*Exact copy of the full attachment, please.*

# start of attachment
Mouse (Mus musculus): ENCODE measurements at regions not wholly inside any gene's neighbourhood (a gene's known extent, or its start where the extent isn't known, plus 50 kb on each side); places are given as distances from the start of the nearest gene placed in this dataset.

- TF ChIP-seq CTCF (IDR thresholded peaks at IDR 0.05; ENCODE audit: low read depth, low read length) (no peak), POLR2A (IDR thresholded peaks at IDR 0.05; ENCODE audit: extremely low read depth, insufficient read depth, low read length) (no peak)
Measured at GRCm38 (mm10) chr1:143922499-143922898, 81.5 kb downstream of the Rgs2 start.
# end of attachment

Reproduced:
Mouse (Mus musculus): ENCODE measurements at regions not wholly inside any gene's neighbourhood (a gene's known extent, or its start where the extent isn't known, plus 50 kb on each side); places are given as distances from the start of the nearest gene placed in this dataset.

- TF ChIP-seq CTCF (IDR thresholded peaks at IDR 0.05; ENCODE audit: low read depth, low read length) (no peak), POLR2A (IDR thresholded peaks at IDR 0.05; ENCODE audit: extremely low read depth, insufficient read depth, low read length) (no peak)
Measured at GRCm38 (mm10) chr1:143922499-143922898, 81.5 kb downstream of the Rgs2 start.